International Journal of Public Health

, Volume 59, Issue 5, pp 779–788 | Cite as

A community-based study of early childhood sensory stimulation in home environment associated with growth and psychomotor development in Pakistan

  • Bilal Iqbal AvanEmail author
  • Syed Ahsan Raza
  • Betty R. Kirkwood
Original Article



Sensory stimulation (SS) is a non-nutritional modifiable risk factor for early childhood development. We assessed SS in home environment and examined its influence on physical growth and psychomotor development (PD).


A cross-sectional study was conducted in 26 communities in Pakistan among children aged <3 (n = 1,219). They were assessed at home visits using (1) Bayley’s Infant Developmental Scale for PD, (2) home observation for measurement of the environment inventory for SS, (3) anthropometry and (4) socio-economic questionnaire.


In rural homes, SS provided was lower as compared to urban counterparts (Adj mean diff: 4.47, 95 % CI 3.78, 5.16) and showed an association with stunting (Adj mean diff: −1.30, 95 % CI −1.93, −0.66), and underweight (Adj mean diff: −1.04, 95 % CI −1.71, −0.38) not explained by type of neighbourhood or socio-economic status. SS was associated with PD more than combined contribution of socio-economic status and rural–urban factors (Adj mean diff: 0.47, 95 % CI 0.30, 0.63).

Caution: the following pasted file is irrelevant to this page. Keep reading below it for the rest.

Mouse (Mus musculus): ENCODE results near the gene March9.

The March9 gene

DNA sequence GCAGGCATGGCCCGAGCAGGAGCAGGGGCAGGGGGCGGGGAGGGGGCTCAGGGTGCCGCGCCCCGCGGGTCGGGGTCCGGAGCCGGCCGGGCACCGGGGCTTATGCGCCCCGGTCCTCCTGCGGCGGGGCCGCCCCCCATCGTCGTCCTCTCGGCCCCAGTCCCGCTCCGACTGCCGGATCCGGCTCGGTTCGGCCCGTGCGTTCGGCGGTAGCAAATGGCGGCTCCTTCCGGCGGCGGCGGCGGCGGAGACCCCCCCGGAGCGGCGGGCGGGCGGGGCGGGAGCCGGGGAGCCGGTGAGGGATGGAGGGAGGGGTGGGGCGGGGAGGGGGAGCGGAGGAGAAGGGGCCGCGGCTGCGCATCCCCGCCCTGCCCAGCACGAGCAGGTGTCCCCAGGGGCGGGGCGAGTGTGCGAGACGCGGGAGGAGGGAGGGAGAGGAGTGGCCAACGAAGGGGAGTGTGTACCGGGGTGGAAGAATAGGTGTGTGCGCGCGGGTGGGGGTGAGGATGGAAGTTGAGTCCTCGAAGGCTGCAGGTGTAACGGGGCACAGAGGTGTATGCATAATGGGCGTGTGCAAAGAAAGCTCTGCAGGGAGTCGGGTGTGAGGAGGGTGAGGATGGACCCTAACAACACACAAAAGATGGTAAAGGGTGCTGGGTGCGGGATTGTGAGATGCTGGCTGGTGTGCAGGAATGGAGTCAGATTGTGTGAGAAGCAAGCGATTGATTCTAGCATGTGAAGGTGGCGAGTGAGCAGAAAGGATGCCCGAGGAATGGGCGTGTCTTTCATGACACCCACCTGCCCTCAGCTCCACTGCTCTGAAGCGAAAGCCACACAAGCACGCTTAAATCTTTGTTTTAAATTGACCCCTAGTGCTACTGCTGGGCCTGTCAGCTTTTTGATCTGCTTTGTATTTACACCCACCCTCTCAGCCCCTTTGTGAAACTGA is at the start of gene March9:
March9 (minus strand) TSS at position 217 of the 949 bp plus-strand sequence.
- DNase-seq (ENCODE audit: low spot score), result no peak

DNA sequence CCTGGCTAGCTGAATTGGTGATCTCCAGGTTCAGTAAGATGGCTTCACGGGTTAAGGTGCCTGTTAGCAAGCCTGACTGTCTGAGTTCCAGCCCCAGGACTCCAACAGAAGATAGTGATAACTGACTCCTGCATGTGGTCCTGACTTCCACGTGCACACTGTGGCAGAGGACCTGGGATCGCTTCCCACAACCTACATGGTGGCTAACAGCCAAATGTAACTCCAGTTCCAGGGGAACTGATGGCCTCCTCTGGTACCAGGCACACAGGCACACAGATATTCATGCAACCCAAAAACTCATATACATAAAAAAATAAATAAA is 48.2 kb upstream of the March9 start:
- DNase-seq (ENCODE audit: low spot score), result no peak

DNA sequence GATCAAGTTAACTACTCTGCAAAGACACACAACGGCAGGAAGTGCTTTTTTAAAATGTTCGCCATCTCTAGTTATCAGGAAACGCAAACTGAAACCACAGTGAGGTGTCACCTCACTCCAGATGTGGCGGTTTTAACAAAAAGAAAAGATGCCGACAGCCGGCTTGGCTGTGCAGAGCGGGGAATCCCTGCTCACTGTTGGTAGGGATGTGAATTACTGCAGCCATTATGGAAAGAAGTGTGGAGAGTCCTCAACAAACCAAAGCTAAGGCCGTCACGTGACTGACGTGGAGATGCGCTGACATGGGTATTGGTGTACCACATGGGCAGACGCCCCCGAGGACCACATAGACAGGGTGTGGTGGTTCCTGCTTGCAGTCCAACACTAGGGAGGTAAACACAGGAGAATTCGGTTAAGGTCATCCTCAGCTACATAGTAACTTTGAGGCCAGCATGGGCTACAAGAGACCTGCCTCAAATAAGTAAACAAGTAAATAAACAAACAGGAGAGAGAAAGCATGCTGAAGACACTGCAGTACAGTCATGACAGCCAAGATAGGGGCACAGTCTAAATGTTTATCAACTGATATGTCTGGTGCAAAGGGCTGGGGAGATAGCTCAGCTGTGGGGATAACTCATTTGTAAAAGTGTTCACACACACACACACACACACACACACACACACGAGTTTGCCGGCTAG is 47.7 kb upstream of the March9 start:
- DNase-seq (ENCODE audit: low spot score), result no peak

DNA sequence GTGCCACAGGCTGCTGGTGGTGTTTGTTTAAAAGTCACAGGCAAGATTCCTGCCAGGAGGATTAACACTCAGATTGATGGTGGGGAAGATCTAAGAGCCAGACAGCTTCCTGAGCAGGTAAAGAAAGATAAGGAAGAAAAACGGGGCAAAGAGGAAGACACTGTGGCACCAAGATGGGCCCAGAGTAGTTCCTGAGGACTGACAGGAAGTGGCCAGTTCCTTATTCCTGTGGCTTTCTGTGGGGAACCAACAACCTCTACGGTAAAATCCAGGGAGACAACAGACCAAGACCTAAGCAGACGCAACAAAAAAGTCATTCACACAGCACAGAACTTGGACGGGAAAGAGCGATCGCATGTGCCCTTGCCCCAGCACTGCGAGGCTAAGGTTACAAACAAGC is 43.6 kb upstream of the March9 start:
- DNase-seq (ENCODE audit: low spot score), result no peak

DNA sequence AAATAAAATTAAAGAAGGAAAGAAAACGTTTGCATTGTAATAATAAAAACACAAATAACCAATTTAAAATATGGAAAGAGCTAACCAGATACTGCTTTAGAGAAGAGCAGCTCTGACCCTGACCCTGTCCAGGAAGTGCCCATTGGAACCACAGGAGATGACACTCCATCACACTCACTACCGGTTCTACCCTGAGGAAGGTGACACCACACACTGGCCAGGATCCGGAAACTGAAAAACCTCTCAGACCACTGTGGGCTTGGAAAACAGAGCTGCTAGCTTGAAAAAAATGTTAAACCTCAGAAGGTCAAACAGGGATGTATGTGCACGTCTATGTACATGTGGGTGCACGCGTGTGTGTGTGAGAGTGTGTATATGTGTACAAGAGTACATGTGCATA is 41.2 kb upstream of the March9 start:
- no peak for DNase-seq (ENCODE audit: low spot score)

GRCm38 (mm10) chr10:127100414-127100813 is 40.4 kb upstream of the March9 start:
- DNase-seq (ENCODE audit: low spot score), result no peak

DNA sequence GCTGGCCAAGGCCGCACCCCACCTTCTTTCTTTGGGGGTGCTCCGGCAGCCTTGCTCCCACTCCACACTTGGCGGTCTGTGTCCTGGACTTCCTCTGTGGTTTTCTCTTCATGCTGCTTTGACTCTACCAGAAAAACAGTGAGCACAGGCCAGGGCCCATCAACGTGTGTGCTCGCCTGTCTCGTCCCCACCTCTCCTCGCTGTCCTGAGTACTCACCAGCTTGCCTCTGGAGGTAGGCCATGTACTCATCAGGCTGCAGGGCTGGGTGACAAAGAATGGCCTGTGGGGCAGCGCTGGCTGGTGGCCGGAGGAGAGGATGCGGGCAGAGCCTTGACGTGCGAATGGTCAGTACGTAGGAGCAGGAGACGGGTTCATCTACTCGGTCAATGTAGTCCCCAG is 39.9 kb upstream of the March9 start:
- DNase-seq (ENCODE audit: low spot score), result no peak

SS in rural homes may be a significant factor influencing the child development. There is a need to corroborate these results by additional research for integration in health policy initiatives.


Sensory stimulation Psychomotor development Physical growth Anthropometry Socio-economic status Rural–urban neighbourhood Developing countries 



We would like to thank Dr Jose-Carlos Martines for helpful comments on this manuscript. The project was funded by International Maternal and Child Health Research and Training programme (IMCHRT) that supported the project under the Fogarty Fellowship of the National Institutes of Health, Fogarty International Centre in US and by the University Research Council of the Aga Khan University, Karachi, Pakistan. Further support was also provided by the Department of Child and Adolescent Health and Development, World Health Organization.


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Copyright information

© Swiss School of Public Health 2013

Authors and Affiliations

  • Bilal Iqbal Avan
    • 1
    Email author
  • Syed Ahsan Raza
    • 2
  • Betty R. Kirkwood
    • 3
  1. 1.Informed Decisions for Actions in Maternal and Newborn Health (IDEAS), Department of Disease Control, Faculty of Infectious and Tropical DiseasesLondon School of Hygiene and Tropical MedicineLondonUK
  2. 2.Department of Social and Preventive Medicine, Faculty of MedicineUniversity of MontrealMontrealCanada
  3. 3.Nutrition and Public Health Intervention Research Unit, Department of Epidemiology and Population HealthLondon School of Hygiene and Tropical MedicineLondonUK

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